TECO 2030 and Umoe Mandal has just delivered the documentation package to the Norwegian Maritime Authority for an approval in principle application of the World’s first fuel cell high-speed vessel design. The designed vessel is designed to be installed with a multimegawatt fuel cell system for full propulsion.
The ship will be constructed based on Umoe Mandal’s proven Crew Transfer Vessel (CTV) Surface Effect Ship (SES) technology and with the air-cushion catamaran design it will offer low imprint on surrounding environment, even in challenging and vulnerable ocean conditions. CTVs are often used during the construction, maintenance, and operation of offshore wind farms. This specific vessel will be a passenger vessel and have a service speed of 35 knots, a range of minimum 160 nautical miles and carry 275 passengers.
This vessel design is expected to raise a tremendous amount of interest from the global maritime industry as they seek alternatives to transform away from fossil fuels, towards more sustainable fuels. The vessel design aims at being a first of its kind, a zero-emission high-speed passenger vessel sailing along the coast without emitting anything but warm air and water. Once the vessel design and hydrogen propulsion plant has received the approval in principle, TECO 2030 and Umoe Mandal together with suppliers will continue the process of reaching Final Approval.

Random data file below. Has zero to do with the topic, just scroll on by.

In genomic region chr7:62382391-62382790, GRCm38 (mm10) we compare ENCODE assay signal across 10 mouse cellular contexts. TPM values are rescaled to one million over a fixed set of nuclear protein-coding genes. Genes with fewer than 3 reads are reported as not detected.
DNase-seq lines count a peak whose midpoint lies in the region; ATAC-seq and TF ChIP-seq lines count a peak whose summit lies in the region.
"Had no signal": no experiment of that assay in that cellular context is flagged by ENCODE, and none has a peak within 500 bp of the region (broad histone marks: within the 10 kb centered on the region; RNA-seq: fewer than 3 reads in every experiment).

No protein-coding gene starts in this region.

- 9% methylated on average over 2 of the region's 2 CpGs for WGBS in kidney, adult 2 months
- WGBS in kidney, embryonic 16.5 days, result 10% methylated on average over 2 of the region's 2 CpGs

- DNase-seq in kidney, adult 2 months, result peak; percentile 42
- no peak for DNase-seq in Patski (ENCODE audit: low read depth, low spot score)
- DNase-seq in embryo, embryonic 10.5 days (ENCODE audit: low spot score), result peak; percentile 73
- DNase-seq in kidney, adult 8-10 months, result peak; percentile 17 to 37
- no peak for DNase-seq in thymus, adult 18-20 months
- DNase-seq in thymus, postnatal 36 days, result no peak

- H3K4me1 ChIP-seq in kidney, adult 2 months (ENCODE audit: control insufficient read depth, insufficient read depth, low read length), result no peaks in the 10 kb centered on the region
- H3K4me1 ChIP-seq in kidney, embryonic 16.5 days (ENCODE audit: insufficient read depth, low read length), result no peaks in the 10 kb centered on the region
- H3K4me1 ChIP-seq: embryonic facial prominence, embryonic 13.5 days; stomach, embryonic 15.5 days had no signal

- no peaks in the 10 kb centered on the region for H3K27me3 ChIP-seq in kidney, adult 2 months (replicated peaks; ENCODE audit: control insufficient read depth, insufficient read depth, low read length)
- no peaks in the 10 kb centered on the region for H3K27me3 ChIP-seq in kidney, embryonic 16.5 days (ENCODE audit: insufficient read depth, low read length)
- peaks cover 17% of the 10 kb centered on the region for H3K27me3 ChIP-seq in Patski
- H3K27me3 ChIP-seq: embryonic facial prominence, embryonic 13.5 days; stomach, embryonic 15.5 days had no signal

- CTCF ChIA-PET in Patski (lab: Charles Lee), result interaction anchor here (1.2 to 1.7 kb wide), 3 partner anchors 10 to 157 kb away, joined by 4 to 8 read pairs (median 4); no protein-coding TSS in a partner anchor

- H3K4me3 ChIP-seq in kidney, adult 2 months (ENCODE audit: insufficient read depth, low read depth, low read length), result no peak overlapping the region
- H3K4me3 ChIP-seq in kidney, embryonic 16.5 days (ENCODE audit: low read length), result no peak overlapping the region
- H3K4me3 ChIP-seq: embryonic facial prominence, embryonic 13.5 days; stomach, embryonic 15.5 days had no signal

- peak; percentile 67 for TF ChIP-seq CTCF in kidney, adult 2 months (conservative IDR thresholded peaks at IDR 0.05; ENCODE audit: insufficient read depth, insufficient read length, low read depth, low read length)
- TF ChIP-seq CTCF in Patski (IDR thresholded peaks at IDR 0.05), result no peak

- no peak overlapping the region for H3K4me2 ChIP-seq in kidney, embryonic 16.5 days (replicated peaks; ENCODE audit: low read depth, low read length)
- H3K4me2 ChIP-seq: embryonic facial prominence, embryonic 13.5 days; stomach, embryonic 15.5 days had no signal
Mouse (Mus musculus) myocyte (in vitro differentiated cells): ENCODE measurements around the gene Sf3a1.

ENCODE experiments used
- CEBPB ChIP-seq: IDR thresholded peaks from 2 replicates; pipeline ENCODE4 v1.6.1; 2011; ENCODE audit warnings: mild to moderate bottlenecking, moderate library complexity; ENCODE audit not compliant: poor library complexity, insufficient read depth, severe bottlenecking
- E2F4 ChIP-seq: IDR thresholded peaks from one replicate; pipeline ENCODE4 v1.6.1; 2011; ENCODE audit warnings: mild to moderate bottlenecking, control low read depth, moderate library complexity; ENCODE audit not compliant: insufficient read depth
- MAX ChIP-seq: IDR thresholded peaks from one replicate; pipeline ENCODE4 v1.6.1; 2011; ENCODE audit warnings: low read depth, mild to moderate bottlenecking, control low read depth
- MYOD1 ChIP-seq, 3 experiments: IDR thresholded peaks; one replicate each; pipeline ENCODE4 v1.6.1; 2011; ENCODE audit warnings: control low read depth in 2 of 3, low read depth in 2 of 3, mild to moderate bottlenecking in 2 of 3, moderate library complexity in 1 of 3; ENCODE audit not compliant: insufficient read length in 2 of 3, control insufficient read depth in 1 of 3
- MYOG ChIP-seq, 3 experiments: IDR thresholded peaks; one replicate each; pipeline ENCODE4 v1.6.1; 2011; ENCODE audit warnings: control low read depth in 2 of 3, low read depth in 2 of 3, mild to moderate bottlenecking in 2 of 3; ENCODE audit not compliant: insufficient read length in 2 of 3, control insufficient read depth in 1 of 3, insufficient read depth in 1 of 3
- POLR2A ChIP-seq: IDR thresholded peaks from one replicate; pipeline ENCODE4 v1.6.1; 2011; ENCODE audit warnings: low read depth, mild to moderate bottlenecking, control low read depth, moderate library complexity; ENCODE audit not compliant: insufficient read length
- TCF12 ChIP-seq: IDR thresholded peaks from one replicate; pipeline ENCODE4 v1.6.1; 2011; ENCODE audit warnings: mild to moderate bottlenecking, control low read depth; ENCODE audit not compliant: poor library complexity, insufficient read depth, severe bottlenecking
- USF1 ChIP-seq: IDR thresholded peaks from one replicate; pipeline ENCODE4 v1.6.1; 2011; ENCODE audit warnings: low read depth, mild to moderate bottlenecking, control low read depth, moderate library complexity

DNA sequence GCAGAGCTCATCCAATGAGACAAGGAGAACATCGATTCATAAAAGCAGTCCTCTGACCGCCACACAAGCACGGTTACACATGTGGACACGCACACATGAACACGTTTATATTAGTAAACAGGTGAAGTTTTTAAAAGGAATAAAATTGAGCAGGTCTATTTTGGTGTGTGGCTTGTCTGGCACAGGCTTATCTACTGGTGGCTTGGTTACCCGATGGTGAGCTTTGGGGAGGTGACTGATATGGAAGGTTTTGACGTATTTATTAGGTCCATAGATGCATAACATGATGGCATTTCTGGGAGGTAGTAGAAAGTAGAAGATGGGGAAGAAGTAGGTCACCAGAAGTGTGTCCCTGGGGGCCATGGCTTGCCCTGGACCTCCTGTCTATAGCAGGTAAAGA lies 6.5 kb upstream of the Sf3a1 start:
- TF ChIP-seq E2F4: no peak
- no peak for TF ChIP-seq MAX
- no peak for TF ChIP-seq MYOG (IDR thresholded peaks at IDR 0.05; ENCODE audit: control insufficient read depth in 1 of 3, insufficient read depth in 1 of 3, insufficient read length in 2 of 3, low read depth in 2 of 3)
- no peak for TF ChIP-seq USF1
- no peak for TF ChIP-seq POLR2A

“It is a major accomplishment for us to announce our developed partnership with Umoe Mandal and submit all documentation to Norwegian Maritime Authority for an approval in principle on a ship designed for the future of zero emission maritime transportation. I am excited to continue to build on this design platform as we move forward together with our strong partner Umoe Mandal,” says Tore Enger, Group CEO TECO 2030. “This achievement demonstrates the industry’s readiness to embrace commercial and public tenders for passenger vessels powered by hydrogen, thereby contributing to efforts to reduce and eliminate pollution in the maritime industry,” Enger concludes.
Source: TECO 2030